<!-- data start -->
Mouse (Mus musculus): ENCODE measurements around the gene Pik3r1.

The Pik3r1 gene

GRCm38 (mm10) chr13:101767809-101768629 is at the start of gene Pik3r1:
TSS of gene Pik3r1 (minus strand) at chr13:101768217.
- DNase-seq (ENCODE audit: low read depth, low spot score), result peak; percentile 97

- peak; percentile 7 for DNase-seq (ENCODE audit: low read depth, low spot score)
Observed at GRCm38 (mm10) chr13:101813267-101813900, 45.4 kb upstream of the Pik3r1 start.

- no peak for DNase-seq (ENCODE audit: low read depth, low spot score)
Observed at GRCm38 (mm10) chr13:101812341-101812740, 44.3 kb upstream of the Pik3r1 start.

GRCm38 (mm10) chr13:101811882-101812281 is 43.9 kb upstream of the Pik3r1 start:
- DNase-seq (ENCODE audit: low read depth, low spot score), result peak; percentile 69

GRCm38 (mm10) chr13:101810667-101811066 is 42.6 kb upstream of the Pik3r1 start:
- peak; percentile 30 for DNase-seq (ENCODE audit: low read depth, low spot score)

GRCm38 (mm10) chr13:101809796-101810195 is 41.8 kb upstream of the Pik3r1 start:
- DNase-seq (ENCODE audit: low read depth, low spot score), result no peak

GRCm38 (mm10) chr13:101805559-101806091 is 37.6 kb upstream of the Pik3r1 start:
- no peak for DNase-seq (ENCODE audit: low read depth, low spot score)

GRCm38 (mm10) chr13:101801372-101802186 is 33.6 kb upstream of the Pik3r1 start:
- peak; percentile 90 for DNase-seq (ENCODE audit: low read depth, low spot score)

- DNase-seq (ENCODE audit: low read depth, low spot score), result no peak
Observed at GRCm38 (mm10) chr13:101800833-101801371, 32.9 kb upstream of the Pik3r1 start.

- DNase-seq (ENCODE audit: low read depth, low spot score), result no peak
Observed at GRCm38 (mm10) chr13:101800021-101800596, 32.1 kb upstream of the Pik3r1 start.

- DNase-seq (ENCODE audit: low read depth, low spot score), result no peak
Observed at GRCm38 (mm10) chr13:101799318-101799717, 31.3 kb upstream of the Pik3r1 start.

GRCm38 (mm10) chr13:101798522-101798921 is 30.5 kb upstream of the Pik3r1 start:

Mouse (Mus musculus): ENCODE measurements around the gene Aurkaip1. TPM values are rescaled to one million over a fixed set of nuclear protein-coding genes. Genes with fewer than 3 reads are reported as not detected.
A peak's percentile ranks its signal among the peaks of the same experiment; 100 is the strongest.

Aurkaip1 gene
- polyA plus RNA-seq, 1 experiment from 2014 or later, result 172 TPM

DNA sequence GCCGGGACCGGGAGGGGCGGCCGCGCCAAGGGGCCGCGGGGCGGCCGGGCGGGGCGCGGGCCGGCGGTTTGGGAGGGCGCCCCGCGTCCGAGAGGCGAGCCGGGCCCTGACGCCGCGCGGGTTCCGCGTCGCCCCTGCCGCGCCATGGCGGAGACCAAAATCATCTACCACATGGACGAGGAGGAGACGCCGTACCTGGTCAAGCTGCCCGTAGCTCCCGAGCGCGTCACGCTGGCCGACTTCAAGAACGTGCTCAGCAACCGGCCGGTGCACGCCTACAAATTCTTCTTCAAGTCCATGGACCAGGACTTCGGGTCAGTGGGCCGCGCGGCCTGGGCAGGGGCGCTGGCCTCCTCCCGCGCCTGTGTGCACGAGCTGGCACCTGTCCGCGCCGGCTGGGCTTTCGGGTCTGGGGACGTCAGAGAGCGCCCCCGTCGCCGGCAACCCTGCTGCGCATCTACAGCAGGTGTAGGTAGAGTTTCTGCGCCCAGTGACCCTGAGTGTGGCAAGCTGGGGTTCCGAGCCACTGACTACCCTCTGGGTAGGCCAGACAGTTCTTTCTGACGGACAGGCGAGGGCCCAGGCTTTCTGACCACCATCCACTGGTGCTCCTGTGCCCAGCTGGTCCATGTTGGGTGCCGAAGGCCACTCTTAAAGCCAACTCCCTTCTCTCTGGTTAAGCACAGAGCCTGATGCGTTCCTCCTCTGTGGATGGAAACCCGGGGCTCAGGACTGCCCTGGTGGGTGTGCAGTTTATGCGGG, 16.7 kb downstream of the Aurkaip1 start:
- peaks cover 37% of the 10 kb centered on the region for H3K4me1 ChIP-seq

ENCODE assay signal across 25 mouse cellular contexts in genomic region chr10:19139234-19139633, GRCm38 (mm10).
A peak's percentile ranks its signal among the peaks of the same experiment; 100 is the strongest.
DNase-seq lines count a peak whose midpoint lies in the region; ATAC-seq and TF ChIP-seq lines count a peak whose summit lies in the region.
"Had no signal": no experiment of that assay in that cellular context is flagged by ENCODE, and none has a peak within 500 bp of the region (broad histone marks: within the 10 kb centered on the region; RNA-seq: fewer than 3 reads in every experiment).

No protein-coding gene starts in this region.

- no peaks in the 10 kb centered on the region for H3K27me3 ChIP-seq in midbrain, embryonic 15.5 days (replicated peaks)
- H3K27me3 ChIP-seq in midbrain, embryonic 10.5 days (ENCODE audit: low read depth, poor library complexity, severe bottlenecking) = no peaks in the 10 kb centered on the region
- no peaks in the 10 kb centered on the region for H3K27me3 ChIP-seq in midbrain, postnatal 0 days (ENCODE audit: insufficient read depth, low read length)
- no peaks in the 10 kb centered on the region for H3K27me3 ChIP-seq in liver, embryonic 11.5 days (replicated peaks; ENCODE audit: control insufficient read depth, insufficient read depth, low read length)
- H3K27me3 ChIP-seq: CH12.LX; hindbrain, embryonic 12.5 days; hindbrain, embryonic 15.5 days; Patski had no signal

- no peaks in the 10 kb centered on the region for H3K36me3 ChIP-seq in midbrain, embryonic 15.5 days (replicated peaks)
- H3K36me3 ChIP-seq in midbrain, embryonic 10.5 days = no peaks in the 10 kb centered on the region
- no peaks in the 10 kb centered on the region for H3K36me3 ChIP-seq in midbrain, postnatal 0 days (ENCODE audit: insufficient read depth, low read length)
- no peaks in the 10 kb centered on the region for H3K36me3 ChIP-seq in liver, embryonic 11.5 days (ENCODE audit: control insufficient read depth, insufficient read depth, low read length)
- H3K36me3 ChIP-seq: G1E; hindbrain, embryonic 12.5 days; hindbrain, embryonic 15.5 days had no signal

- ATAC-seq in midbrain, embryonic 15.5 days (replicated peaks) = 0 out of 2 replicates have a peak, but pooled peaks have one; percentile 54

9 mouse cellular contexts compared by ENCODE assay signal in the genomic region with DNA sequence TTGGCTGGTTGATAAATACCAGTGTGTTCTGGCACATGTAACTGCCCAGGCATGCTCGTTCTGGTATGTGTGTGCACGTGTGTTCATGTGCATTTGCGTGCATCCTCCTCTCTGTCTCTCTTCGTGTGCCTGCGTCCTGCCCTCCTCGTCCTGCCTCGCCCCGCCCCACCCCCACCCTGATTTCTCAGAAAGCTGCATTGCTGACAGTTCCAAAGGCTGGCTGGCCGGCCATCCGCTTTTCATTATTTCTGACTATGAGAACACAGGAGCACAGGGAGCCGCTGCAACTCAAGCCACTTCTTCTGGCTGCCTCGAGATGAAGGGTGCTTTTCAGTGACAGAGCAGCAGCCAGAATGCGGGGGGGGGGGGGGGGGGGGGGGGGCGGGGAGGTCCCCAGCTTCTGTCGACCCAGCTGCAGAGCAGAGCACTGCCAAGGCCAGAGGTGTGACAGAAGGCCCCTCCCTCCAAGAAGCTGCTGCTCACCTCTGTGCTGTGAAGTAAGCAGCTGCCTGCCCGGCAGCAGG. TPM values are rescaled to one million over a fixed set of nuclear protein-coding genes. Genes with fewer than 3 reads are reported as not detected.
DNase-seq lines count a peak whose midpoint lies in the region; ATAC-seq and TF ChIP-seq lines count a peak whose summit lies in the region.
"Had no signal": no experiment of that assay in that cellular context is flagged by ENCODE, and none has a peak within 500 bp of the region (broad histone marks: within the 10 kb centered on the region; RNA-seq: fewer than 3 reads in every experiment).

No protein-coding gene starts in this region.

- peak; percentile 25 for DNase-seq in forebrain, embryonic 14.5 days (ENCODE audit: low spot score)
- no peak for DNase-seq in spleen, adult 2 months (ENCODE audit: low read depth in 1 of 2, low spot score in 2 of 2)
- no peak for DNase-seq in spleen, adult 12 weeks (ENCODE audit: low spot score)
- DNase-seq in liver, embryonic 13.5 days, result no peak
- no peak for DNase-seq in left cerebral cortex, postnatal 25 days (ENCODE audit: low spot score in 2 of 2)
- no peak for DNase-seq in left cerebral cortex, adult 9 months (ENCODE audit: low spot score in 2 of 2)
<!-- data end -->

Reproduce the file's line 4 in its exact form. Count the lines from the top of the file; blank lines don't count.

TSS of gene Pik3r1 (minus strand) at chr13:101768217.